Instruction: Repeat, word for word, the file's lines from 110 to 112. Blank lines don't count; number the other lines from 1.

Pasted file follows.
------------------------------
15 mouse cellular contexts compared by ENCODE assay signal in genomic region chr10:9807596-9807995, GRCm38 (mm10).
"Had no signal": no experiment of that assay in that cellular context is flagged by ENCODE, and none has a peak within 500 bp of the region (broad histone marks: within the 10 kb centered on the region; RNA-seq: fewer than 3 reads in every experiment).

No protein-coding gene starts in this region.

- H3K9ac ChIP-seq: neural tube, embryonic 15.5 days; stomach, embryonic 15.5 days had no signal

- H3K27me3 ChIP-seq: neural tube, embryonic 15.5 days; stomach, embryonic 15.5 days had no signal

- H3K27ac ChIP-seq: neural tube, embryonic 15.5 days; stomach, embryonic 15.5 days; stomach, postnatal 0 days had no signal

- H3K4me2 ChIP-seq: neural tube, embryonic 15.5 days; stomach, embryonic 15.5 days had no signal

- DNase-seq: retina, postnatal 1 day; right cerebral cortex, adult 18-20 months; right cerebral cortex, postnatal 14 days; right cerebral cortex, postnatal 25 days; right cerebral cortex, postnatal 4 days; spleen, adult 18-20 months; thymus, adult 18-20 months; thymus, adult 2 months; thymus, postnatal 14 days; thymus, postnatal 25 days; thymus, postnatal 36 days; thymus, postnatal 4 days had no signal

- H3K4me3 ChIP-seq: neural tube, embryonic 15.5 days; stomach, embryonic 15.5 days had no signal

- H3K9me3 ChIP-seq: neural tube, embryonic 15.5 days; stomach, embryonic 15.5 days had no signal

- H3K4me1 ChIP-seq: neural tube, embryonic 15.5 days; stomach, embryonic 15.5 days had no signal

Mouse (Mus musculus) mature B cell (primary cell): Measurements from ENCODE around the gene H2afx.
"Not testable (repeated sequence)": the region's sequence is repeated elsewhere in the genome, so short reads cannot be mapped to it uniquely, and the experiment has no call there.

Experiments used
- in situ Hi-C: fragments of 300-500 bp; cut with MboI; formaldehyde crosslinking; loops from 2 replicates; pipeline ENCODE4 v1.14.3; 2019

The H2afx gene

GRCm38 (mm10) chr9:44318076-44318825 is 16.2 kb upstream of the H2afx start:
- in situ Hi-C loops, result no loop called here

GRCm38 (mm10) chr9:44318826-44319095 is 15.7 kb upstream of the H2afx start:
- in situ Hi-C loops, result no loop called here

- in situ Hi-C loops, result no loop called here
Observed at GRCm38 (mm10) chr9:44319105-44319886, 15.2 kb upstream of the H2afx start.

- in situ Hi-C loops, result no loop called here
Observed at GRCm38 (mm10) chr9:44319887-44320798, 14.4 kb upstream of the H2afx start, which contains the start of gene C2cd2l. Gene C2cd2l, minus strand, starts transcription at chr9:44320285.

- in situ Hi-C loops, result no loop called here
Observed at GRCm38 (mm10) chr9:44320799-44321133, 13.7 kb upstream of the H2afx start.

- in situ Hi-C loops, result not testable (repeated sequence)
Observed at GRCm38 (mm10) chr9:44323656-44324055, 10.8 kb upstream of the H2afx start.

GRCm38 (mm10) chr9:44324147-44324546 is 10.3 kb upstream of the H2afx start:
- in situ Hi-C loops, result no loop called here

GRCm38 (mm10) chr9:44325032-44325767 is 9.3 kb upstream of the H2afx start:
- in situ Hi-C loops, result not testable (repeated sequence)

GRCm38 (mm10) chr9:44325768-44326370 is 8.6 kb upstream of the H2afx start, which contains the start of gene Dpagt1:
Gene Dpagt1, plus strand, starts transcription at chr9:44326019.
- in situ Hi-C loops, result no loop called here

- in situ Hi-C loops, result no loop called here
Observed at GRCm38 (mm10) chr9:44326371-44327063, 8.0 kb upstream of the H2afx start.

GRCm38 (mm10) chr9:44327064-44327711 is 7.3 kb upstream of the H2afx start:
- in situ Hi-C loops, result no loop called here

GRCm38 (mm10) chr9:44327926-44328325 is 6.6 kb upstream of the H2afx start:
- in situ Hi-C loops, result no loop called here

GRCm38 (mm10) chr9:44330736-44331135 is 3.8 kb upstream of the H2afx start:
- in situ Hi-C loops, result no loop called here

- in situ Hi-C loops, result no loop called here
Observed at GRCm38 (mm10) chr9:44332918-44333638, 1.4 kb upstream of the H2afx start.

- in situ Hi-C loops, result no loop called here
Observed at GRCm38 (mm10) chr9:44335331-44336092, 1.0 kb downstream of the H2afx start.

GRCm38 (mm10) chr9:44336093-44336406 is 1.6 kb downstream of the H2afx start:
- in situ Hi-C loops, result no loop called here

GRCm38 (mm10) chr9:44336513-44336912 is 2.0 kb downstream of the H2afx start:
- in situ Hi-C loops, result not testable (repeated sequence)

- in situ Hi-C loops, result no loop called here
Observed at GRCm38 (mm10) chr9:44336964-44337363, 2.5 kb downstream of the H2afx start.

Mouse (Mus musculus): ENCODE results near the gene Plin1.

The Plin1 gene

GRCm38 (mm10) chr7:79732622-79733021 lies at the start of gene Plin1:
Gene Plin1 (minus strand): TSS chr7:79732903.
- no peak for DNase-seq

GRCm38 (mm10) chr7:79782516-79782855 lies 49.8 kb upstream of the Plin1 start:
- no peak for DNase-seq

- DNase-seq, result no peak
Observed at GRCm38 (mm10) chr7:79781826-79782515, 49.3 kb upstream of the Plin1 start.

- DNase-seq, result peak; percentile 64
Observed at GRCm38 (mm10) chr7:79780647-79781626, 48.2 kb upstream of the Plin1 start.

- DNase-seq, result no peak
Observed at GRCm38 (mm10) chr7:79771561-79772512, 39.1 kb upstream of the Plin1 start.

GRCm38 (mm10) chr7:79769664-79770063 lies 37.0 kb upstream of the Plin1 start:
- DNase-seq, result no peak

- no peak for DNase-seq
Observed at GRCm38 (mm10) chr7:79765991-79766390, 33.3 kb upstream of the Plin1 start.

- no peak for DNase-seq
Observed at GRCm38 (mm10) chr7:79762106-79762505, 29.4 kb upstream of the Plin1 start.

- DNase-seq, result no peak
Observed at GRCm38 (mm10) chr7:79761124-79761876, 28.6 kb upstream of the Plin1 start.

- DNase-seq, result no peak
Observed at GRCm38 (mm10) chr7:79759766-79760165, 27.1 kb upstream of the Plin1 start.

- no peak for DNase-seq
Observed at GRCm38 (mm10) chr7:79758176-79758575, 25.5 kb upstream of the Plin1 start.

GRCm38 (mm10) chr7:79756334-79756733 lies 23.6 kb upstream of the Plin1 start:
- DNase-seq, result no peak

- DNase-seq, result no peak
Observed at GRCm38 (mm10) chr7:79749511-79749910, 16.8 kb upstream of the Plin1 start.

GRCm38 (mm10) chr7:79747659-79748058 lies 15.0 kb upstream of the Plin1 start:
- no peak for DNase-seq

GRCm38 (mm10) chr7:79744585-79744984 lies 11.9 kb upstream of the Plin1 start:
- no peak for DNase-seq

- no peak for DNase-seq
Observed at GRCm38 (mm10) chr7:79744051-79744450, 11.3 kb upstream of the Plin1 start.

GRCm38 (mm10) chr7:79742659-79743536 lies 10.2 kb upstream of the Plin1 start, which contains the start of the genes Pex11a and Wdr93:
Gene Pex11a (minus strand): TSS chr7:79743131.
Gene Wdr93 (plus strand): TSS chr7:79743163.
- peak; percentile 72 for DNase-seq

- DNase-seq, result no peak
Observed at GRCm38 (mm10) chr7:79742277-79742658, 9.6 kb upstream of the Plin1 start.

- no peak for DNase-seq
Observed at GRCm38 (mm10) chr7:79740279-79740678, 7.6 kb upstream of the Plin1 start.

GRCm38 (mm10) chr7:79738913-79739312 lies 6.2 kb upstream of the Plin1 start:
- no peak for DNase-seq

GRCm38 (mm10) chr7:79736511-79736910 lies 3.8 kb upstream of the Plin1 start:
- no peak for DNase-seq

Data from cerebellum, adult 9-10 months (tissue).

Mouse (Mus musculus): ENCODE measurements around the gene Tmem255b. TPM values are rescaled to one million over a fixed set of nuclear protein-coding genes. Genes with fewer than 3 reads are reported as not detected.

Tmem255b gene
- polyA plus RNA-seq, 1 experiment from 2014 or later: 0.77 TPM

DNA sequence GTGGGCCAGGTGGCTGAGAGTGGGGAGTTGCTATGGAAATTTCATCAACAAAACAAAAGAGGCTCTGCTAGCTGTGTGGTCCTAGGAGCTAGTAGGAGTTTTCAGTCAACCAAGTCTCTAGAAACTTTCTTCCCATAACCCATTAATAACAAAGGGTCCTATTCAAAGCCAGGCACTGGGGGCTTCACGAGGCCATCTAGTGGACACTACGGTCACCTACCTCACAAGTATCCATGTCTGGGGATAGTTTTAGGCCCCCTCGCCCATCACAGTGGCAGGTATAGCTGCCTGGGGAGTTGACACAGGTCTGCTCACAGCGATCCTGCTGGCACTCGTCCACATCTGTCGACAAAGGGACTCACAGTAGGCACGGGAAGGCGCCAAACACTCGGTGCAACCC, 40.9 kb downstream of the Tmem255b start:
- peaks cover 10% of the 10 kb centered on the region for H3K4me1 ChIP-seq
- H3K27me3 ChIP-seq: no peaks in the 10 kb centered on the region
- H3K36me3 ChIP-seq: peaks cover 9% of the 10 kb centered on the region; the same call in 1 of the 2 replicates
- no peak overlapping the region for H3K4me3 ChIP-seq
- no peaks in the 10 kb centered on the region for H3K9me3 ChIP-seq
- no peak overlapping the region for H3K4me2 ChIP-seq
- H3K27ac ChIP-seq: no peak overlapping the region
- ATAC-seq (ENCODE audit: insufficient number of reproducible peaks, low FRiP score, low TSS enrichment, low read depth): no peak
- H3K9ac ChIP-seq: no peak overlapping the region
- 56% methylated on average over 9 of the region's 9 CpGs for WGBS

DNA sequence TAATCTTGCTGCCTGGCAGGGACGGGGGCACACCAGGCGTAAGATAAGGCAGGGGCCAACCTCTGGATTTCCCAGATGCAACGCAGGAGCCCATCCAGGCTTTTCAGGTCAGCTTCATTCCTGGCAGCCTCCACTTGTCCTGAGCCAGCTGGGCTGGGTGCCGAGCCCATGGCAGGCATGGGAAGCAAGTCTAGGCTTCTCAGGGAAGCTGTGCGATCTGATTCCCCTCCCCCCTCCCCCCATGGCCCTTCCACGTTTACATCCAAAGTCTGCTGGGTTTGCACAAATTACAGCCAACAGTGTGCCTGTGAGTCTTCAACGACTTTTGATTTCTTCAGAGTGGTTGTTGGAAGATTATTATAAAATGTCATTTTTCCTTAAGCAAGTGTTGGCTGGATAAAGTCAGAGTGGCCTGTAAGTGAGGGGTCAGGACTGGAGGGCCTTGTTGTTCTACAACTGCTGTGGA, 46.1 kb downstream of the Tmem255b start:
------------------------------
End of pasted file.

- no peaks in the 10 kb centered on the region for H3K9me3 ChIP-seq
- no peak overlapping the region for H3K4me2 ChIP-seq
- H3K27ac ChIP-seq: no peak overlapping the region